This, sadly, was not the end of Aamir’s legal trouble. In 2007, when he was close to completing the 10 years mandated (notwithstanding that both cases remained on appeal), two more cases were brought to trial, this time for bombings in Rohtak and Ghaziabad. Proper procedure suggests these cases should have been initiated when Aamir was first incarcerated, in 1998. Holding off until 2007 meant he was forced to remain in police custody even after he completed his ten years inside, something his lawyer, N.D. Pancholi, terms “customary mischief-making”. It was only in January 2012, when those cases were completed — he was found Not Guilty again — that he was allowed to return home.
By coincidence, the same week Aamir was released, The New Yorker published Adam Gopnik’s remarkable report on patterns of incarceration in the United States (“The Caging of America”, 30 January 2012). From the introduction: “A prison is a trap for catching time. It isn’t the horror of the time at hand but the unimaginable sameness of the time ahead that makes prisons unendurable for their inmate. What prisoners try to convey to the free is how the presence of time as something being done to you, instead of something you do things with, alters the mind at every moment.” Aamir’s 14 years in prison, on charges refuted adamantly from the outset, devastated his life and ambitions in ways hard for us to comprehend.
Sitting in the same small room with cracking walls in Sadr Bazaar that the authorities called a terrorist hideout and he calls home, Aamir tells the tale of his incarceration: “After my first appearance, at the Tees Hazari court in ’98, I was put on remand for 10 days, so I was taken to a police station. After they had elicited ‘admissions’ that I was involved in all the blasts in the NCR between ’96 and ’98, I was moved from station to station, still on remand, because they wanted to file FIRs in each of the cases. This went on for two and half months. When finally in April or May I was sent to Tihar Jail it came as a huge relief. To be in police remand is the worst — first they do their ‘questioning’, where I’m sure you know what all takes place. In jail it is better. In the police station, even at night, the guys guarding your cell will come and abuse you, kick you around a bit, call you ‘katua’.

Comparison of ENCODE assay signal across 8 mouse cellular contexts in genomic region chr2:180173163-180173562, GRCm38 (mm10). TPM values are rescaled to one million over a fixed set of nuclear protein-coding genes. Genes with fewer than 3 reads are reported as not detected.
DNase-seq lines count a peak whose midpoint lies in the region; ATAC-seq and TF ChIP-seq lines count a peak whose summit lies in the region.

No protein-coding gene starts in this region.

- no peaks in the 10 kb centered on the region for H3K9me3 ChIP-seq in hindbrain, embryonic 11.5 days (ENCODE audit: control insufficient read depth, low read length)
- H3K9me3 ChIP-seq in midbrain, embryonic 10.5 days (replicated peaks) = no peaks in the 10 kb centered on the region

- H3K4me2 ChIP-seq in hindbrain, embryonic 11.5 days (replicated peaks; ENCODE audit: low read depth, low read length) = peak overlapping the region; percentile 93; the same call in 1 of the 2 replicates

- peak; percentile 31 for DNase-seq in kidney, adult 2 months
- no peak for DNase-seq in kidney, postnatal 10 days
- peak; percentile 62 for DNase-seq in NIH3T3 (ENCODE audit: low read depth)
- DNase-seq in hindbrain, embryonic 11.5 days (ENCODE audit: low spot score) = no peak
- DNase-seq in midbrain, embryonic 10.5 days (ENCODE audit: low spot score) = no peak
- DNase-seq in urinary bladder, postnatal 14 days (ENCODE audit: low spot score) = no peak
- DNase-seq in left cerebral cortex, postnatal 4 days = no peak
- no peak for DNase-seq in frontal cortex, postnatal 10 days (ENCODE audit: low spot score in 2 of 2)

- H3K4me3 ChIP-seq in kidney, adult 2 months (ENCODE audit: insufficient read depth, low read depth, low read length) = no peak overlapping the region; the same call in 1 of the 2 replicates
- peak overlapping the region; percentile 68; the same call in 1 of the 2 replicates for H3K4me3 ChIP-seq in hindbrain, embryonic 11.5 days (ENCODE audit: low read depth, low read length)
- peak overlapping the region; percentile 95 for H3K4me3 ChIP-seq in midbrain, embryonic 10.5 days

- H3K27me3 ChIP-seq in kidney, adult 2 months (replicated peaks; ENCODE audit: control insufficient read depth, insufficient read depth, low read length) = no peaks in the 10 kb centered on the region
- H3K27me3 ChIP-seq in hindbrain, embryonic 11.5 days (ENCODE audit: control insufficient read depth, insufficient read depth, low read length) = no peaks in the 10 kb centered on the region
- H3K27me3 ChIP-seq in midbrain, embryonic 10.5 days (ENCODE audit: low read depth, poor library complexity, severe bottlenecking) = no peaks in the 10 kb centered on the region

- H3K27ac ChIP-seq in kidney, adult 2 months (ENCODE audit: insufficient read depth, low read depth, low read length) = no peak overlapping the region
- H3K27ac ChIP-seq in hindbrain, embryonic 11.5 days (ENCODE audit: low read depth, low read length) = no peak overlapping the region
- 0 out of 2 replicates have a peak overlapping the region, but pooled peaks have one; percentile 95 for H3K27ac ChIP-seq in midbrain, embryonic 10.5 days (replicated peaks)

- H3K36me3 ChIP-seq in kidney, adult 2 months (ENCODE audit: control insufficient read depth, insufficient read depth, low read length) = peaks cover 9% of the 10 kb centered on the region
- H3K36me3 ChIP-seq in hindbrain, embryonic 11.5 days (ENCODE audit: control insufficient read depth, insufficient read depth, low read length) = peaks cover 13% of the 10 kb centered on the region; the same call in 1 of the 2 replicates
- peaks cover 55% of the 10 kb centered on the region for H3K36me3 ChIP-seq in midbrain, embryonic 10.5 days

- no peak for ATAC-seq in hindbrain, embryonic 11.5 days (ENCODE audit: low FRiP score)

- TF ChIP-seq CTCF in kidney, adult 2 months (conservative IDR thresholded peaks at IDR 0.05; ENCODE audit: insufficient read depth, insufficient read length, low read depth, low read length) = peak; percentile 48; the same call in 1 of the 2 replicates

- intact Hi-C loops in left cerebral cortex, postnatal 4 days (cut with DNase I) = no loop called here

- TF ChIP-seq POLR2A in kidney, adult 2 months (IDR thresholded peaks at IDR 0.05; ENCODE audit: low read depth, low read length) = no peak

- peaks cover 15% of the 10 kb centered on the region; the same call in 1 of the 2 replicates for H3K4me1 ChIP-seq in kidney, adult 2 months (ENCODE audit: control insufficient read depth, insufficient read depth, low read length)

“I then spent almost nine years in Tihar Jail, where I managed to do some reading about my legal circumstances.” He pulls out two tattered books, the Constitution of India and a book of legal norms, both in Hindi, and a purple folder of see-through plastic filled with carefully highlighted and annotated legal papers. Picking up the Constitution, Aamir says: “The thing is, I still have a lot of faith in this document. I have not been to college, but I have read this book from cover to cover and I know it can protect those who need it. It is people who ruin what this book stands for. Actually, even that is too harsh. During my 14 years inside the system I met all kinds of people — some people were very good to me. Some were terrible. There are all kinds of people on earth, that is something I have learned.
“Then I was sent to Ghaziabad’s Dasna Jail, which was even tougher. I spent more than three years there, and perhaps 90% of the time was spent in high-security, normal procedure for people booked in terrorism cases. You have to spend 22 out of 24 hours in absolute isolation. For months on end you barely communicate with anyone at all.”
Gopnik quotes in his article an essay Charles Dickens wrote in 1842 upon visiting a solitary confinement wing in an American prison: “I hold this slow and daily tampering with the mysteries of the brain, to be immeasurably worse than any torture of the body: and because its ghastly signs and tokens are not so palpable to the eye and sense of touch as scars upon the flesh; because its wounds are not upon the surface, and it extorts few cries that human ears can hear; therefore I the more denounce it, as a secret punishment which slumbering humanity is not roused up to stay.”